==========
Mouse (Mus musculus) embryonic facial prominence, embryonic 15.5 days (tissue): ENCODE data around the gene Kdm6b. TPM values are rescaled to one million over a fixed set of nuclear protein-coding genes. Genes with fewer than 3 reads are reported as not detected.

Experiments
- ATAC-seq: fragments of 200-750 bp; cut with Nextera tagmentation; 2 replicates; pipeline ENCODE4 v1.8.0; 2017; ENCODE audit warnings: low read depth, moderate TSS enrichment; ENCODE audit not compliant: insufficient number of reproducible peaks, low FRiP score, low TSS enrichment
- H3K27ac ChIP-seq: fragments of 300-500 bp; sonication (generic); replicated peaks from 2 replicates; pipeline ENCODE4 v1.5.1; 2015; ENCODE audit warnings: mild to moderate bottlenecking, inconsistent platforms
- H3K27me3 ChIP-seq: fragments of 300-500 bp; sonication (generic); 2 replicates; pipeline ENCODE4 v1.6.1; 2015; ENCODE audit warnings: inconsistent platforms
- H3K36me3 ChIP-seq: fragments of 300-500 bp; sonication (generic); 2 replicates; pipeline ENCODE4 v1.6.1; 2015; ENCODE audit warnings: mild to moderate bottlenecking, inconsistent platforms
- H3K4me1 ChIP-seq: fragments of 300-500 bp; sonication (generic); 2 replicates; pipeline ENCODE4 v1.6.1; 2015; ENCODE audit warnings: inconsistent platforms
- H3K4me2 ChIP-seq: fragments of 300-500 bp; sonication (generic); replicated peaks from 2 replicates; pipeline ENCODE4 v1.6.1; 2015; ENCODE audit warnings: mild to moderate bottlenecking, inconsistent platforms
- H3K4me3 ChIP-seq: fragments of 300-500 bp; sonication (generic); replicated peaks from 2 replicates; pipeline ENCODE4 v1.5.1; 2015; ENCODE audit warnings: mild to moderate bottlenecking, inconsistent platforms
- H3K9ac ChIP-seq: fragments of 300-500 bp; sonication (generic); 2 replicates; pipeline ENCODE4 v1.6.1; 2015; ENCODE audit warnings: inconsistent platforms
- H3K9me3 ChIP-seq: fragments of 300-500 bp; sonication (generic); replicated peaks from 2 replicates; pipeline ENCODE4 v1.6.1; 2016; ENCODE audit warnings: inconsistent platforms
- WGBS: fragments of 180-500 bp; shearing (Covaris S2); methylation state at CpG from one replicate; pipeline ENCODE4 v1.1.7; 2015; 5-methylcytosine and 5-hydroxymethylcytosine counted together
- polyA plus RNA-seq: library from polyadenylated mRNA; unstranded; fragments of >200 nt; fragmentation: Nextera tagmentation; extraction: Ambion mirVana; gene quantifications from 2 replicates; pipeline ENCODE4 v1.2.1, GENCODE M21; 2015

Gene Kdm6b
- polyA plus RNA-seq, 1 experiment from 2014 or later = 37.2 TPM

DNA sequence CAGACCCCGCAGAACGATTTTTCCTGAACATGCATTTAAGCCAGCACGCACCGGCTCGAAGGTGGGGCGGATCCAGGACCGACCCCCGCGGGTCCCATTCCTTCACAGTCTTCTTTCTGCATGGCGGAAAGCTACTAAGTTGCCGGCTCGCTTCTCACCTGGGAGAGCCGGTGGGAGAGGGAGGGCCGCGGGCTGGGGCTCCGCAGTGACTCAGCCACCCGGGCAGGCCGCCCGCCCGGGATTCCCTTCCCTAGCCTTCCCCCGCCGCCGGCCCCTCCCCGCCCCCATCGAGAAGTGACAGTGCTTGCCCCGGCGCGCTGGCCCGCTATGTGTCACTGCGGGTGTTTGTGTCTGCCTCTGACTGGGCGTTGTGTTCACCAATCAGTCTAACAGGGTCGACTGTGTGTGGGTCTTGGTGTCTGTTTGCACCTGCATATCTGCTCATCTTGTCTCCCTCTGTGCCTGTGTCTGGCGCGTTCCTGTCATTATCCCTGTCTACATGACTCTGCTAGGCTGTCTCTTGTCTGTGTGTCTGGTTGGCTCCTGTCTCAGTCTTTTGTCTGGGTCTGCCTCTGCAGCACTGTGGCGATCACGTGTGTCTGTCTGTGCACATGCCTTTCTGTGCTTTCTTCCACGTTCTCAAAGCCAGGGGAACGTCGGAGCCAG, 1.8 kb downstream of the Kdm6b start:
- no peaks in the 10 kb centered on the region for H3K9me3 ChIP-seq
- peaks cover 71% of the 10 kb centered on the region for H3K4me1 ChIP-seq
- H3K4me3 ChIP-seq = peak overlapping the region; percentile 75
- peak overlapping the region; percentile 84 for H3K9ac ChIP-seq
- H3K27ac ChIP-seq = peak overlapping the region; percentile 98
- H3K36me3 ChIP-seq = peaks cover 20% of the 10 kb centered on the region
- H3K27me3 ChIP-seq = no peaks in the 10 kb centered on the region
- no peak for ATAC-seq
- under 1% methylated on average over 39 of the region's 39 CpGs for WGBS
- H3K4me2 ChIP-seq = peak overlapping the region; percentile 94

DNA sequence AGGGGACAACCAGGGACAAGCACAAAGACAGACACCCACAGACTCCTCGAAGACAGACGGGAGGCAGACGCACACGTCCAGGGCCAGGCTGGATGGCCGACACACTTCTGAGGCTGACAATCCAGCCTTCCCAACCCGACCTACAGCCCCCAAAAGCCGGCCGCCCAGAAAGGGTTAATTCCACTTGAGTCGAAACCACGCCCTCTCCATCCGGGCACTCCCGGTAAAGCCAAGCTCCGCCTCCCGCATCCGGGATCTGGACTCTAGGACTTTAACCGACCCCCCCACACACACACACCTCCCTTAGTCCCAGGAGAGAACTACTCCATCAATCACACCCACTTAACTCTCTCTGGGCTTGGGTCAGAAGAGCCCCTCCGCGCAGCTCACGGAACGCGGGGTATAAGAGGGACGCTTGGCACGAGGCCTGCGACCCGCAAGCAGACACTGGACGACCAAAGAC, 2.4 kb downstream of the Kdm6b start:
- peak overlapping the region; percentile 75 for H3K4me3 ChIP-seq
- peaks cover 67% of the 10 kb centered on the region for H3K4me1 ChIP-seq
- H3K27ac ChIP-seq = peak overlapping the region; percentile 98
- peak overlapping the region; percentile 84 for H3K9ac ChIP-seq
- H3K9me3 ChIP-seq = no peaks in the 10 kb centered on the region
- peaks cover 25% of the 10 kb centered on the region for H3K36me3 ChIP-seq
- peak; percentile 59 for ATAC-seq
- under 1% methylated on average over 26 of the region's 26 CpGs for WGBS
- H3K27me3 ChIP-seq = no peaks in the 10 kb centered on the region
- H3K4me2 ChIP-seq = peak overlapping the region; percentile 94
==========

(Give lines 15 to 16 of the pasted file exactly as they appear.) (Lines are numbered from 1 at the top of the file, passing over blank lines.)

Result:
- polyA plus RNA-seq, 1 experiment from 2014 or later = 37.2 TPM

DNA sequence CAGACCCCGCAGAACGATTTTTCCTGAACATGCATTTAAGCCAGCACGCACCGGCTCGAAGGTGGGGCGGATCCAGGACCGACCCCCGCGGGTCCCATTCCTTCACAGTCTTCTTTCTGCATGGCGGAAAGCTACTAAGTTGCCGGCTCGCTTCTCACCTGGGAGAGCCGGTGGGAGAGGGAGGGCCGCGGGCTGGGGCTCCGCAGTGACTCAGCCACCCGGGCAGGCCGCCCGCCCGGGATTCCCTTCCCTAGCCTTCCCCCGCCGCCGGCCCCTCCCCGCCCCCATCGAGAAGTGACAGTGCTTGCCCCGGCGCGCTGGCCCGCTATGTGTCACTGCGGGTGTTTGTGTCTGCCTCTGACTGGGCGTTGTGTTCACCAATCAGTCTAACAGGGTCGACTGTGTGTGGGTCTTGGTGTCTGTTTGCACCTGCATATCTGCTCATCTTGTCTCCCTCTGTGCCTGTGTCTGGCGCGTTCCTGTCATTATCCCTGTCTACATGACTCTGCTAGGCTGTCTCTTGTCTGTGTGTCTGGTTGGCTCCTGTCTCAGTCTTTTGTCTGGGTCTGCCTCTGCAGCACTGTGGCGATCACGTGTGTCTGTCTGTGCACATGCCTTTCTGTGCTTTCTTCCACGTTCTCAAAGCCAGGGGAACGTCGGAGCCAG, 1.8 kb downstream of the Kdm6b start: